By a 67-32 vote, the U.S. Senate passed a government surveillance reform bill on Tuesday.
The USA Freedom Act, which has already cleared the House, now goes to President Barack Obama, who is expected to sign the bill.
Passage of the measure follows the Monday expiration of three sections of the Patriot Act. One of the affected provisions that lapsed was the Patriot Act Section 215 -- which allowed for the National Security Agency's bulk collection and storage of domestic phone metadata, a practice revealed by former NSA contractor Edward Snowden.
The USA Freedom Act would effectively end the NSA's bulk collection of domestic phone records.
Among other reforms, the measure would let telecommunications companies, not the government, store phone metadata. In order to access certain phone records, the government would have to get approval from the Foreign Intelligence Surveillance Court.
The sections of the Patriot Act that expired Monday will go back into effect when Obama signs the USA Freedom Act.
Senate Majority Leader Mitch McConnell hoped to see the USA Freedom Act amended.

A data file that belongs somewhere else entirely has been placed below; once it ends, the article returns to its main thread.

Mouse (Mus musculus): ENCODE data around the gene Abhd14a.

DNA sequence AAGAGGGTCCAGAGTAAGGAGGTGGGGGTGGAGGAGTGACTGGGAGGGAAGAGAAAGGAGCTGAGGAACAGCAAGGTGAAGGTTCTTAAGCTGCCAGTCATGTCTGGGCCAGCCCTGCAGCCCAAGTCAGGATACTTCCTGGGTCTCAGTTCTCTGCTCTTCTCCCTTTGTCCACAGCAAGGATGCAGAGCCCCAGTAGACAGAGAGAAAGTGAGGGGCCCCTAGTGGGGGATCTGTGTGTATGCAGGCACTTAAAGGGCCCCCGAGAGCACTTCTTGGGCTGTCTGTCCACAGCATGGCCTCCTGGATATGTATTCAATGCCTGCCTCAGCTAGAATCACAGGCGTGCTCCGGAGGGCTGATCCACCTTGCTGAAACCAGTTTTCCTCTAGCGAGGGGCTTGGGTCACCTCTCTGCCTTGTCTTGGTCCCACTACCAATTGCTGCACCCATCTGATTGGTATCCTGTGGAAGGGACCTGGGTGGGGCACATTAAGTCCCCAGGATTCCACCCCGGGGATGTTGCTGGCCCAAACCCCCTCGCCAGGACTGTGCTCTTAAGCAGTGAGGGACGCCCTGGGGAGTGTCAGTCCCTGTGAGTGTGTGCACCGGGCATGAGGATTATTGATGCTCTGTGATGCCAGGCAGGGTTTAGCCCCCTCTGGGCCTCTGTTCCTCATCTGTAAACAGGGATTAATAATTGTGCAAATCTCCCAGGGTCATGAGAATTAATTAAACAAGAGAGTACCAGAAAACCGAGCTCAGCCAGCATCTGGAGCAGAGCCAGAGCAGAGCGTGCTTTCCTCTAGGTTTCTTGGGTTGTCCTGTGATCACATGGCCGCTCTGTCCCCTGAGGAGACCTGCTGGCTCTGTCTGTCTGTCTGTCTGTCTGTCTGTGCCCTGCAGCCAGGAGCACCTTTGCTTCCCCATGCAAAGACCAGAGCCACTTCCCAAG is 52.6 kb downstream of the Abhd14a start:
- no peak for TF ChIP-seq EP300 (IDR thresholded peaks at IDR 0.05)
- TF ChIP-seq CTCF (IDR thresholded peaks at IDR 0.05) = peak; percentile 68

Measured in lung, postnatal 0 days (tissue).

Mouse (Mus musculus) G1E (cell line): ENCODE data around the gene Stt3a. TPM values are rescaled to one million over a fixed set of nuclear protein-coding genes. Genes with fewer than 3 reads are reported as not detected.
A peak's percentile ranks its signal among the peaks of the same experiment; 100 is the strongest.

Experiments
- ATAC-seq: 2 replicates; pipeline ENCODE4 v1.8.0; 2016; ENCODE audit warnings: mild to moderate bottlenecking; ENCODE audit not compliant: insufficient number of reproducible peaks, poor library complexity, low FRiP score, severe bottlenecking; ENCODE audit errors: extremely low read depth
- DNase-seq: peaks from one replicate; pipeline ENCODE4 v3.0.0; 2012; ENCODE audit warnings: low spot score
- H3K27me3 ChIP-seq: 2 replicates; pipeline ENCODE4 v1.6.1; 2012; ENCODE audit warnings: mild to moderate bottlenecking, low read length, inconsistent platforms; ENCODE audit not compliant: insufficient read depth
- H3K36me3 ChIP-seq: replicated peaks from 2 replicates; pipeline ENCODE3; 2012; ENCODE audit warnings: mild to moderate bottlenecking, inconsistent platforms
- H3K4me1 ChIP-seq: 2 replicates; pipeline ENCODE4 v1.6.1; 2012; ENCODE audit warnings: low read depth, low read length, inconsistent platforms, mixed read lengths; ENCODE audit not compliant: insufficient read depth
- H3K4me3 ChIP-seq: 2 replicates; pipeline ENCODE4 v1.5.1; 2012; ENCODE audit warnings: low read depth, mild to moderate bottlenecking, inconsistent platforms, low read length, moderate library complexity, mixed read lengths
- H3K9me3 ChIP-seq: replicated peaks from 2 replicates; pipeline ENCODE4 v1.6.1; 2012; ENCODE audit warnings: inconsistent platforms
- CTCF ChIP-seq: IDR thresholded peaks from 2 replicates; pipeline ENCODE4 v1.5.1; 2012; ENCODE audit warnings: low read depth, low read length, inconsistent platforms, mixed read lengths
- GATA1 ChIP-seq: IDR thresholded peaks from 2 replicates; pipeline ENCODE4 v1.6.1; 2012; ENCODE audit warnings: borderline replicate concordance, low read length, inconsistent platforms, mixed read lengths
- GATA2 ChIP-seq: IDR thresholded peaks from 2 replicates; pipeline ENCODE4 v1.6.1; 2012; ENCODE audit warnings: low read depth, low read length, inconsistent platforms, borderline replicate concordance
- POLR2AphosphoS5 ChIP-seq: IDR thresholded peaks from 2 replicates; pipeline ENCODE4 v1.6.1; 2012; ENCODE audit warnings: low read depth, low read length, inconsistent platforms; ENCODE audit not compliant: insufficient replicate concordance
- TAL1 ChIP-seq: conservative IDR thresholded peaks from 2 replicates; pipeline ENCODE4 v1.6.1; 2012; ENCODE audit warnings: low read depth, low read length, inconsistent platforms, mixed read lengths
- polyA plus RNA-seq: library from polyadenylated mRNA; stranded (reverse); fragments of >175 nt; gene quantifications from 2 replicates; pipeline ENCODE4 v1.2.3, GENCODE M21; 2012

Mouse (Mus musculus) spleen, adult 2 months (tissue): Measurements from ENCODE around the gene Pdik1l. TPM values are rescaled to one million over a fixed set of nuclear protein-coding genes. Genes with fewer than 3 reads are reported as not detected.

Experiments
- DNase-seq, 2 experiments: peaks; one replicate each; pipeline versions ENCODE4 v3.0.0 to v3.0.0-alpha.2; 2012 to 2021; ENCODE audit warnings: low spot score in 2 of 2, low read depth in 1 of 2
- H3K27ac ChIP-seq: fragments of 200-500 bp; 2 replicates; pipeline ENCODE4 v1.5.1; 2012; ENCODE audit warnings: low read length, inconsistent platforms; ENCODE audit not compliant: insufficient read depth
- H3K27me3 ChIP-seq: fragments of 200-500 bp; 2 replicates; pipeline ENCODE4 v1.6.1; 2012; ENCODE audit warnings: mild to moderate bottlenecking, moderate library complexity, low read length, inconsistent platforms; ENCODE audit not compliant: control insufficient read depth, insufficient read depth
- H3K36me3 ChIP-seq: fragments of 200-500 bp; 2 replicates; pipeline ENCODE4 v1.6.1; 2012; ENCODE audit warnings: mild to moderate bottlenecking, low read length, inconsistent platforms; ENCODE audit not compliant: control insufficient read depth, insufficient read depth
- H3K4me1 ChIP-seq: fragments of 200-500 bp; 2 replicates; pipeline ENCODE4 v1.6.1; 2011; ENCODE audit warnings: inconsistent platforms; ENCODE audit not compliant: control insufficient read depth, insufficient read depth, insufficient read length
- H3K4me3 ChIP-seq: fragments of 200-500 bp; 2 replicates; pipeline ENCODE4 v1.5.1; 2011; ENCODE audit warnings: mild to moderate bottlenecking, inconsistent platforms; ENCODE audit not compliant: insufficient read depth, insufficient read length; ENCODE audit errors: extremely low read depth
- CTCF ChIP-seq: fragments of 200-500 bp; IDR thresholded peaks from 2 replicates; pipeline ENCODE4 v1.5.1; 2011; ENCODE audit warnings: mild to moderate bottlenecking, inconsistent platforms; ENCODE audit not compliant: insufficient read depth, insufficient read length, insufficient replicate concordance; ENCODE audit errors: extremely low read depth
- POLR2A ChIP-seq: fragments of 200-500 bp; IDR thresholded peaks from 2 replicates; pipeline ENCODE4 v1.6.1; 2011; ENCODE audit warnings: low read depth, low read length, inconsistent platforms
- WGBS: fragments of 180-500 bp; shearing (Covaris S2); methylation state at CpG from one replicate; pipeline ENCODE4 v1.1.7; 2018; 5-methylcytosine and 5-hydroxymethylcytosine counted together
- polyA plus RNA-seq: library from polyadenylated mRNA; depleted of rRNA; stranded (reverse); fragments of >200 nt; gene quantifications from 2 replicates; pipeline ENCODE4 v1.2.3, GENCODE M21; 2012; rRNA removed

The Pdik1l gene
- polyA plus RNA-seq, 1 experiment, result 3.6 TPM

"There are a number of us who feel very strongly that this is a significant weakening of the tools that were put in place in the wake of 9/11 to protect the country," McConnell said in Tuesday remarks to reporters, according to The Hill.
The Senate shot down three contentious, McConnell-backed amendments that would have pulled back some of the USA Freedom Act's reforms, including one that would have lengthened the deadline to end the NSA phone records program by six months.
U.S. Sen. Dick Durbin (D-IL) issued a statement following the USA Freedom Act's passage in the Senate:
Safeguarding the privacy of our citizens while protecting America's national security is one of the most important issues facing Congress today, and striking that balance is no easy task. This bill bans the government's bulk collection of Americans' telephone and internet records, and puts in place measures to increase transparency and accountability in our national security agencies. Senate Republicans wasted precious time as the clock ran out on key national security authorities, putting their own political interests ahead of the national interest. With new threats to America emerging constantly and at a time of alarming reports of overreach by our intelligence gathering operations, I'm glad that the Senate has finally passed these crucial reforms on a bipartisan basis.